It will take years to absorb the teachings of Pope Benedict XVI. In a particular manner, we are deeply indebted to His Holiness for promulgating Summorum Pontificum, and providing us with innumerable masterly catechesis in the true meaning of the liturgy. One example is his address of October 3rd, 2012, which includes in part:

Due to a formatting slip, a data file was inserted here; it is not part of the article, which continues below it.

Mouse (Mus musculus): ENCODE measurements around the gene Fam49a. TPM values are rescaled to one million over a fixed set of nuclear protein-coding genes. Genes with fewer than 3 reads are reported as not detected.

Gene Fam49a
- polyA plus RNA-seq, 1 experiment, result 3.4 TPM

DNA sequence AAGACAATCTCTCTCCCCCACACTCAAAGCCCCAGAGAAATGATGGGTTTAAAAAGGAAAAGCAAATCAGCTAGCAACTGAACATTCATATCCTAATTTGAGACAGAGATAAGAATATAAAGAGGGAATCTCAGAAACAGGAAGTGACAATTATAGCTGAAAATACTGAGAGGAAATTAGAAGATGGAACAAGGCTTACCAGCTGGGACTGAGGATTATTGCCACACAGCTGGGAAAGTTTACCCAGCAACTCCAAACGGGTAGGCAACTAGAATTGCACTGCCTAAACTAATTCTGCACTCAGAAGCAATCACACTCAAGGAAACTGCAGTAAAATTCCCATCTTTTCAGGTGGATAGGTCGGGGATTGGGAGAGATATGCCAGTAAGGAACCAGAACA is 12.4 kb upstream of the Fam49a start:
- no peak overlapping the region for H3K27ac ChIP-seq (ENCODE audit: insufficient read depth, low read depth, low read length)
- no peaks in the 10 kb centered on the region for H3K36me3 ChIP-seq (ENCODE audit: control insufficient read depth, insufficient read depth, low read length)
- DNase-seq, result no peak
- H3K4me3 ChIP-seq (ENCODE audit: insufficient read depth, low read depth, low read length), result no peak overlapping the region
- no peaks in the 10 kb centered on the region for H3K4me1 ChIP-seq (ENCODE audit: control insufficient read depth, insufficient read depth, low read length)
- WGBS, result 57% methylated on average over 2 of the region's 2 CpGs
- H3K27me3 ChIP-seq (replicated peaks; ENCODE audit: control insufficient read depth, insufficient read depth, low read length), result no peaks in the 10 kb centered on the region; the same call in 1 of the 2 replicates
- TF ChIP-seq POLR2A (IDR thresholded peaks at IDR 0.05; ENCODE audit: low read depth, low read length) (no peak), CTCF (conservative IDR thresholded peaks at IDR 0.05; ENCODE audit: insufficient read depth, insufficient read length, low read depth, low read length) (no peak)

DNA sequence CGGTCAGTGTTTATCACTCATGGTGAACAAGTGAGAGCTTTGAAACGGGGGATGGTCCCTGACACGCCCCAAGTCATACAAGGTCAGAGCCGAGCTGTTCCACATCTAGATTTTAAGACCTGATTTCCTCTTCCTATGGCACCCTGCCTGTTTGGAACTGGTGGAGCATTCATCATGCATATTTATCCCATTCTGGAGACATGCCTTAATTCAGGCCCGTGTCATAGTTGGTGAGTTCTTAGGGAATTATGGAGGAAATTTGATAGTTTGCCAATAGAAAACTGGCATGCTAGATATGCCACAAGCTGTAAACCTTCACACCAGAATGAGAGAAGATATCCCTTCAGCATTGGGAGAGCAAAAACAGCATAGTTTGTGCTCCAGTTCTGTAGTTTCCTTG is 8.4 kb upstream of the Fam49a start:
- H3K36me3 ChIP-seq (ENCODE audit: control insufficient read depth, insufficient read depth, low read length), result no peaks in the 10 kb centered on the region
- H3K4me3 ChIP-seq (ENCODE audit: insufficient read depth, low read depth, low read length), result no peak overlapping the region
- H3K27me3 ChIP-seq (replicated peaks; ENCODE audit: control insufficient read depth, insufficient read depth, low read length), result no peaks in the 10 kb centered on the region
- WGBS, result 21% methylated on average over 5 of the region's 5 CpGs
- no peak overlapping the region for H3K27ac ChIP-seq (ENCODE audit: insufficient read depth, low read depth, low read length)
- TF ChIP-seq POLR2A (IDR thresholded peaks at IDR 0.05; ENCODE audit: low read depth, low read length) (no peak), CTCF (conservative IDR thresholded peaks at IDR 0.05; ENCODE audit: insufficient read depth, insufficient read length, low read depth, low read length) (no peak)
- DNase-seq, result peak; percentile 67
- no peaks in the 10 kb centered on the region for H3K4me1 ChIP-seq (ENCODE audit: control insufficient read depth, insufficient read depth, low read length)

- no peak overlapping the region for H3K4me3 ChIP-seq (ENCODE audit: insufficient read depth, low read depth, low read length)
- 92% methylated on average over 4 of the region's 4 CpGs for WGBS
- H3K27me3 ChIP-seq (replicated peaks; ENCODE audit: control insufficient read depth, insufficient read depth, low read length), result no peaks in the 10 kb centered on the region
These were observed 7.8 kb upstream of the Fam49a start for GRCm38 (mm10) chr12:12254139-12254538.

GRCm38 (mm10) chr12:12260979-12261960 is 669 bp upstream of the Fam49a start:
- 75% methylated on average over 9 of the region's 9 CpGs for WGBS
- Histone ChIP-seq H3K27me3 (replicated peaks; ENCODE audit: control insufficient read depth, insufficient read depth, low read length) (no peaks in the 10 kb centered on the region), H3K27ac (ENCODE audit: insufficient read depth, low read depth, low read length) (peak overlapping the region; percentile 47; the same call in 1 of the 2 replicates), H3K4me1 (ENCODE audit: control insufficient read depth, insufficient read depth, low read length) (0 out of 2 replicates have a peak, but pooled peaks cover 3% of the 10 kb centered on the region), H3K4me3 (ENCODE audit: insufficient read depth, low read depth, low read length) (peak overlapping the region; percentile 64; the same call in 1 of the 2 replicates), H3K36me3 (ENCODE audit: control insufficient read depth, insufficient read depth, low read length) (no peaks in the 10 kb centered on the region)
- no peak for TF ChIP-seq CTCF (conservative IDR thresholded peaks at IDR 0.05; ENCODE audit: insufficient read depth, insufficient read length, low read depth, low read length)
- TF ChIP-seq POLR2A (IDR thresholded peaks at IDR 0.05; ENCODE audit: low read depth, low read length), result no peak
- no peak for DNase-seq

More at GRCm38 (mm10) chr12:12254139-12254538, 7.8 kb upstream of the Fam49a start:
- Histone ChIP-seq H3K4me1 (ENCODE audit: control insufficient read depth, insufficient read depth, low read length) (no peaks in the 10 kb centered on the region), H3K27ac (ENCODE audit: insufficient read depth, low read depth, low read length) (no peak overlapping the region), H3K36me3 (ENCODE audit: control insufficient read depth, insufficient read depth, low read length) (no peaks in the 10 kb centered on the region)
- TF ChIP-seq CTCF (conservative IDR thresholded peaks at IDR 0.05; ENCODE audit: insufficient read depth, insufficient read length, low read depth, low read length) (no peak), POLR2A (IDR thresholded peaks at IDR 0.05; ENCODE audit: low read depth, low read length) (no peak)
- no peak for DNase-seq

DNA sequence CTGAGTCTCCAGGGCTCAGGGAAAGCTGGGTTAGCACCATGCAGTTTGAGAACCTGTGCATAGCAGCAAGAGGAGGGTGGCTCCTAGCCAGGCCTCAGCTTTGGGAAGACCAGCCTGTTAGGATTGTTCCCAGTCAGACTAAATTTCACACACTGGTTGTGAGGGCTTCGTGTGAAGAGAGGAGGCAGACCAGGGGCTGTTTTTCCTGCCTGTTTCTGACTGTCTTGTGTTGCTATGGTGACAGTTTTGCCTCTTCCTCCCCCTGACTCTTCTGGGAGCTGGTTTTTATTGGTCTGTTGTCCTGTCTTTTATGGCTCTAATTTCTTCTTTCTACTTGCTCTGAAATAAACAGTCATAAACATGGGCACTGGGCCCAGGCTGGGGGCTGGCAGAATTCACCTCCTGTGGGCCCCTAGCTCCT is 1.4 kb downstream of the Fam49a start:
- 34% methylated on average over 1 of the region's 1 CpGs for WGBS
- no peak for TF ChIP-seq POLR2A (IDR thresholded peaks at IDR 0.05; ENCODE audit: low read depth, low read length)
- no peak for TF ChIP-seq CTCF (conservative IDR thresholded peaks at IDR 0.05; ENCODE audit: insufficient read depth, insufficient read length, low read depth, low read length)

Thus, by participating in the liturgy we make our own the language of Mother Church, we learn to speak in her and for her. Of course, as I have already said, this happens gradually, little by little. I must immerse myself ever more deeply in the words of the Church with my prayer, with my life, with my suffering, with my joy, and with my thought. It is a process that transforms us.I therefore think that these reflections enable us to answer the question we asked ourselves at the outset: how do I learn to pray, how do I develop in my prayer? Looking at the example which Jesus taught us, the Pater Noster [Our Father], we see that the first word [in Latin] is “Father” and the second is “our”. Thus the answer is clear, I learn to pray, I nourish my prayer by addressing God as Father and praying-with-others, praying with the Church, accepting the gift of his words which gradually become familiar to me and full of meaning. The dialogue that God establishes with each one of us, and we with him in prayer, always includes a “with”; it is impossible to pray to God in an individualistic manner. In liturgical prayer, especially the Eucharist and — formed by the liturgy — in every prayer, we do not only speak as individuals but on the contrary enter into the “we” of the Church that prays. And we must transform our “I”, entering into this “we”.I would like to recall another important aspect. In the Catechism of the Catholic Church we read: “In the liturgy of the New Covenant every liturgical action, especially the celebration of the Eucharist and the sacraments, is an encounter between Christ and the Church” (n. 1097). Therefore it is the “total Christ”, the whole Community, the Body of Christ united with her Head, that is celebrating. Thus the liturgy is not a sort of “self-manifestation” of a community; it means instead coming out of merely “being ourselves”, being closed in on ourselves, and having access to the great banquet, entering into the great living community in which God himself nourishes us. The liturgy implies universality and this universal character must enter ever anew into the awareness of all. The Christian liturgy is the worship of the universal temple which is the Risen Christ, whose arms are outstretched on the Cross to draw everyone into the embrace of God’s eternal love. It is the worship of a wide open heaven. It is never solely the event of a single community with its place in time and space. It is important that every Christian feel and be truly integrated into this universal “we” which provides the “I”, the basis and refuge of the “I”, in the Body of Christ which is the Church.In this we must bear in mind and accept the logic of God’s Incarnation: he made himself close, present, entering into history and into human nature, making himself one of us. And this presence continues in the Church, his Body. So, the Liturgy is not the memory of past events, but is the living presence of the Paschal Mystery of Christ who transcends and unites times and places. If in the celebration the centrality of Christ did not emerge, we would not have Christian liturgy, totally dependent on the Lord and sustained by his creative presence. God acts through Christ and we can act only through and in him. The conviction must grow within us every day that the liturgy is not our or my “doing” but rather is an action of God in us and with us.It is not, therefore, the individual — priest or member of the faithful — or the group celebrating the liturgy, but the liturgy is primarily God’s action through the Church which has her own history, her rich tradition and her creativity. This universality and fundamental openness, which is proper to the whole of the liturgy, is one of the reasons why it cannot be conceived of or modified by the individual community or by experts, but must be faithful to the forms of the universal Church.The entire Church is always present even in the liturgy of the smallest community. For this reason there are no “strangers” in the liturgical community. In every liturgical celebration the whole Church takes part, heaven and earth, God and men. The Christian liturgy, even if it is celebrated in a place and in a concrete space and expresses the “yes” of a specific community, is by its nature catholic, it comes from all and leads to all, in unity with the Pope, with the Bishops and with believers of all epochs and all places. The more a celebration is enlivened by awareness of this, the more fruitfully will the authentic meaning of the liturgy be made present.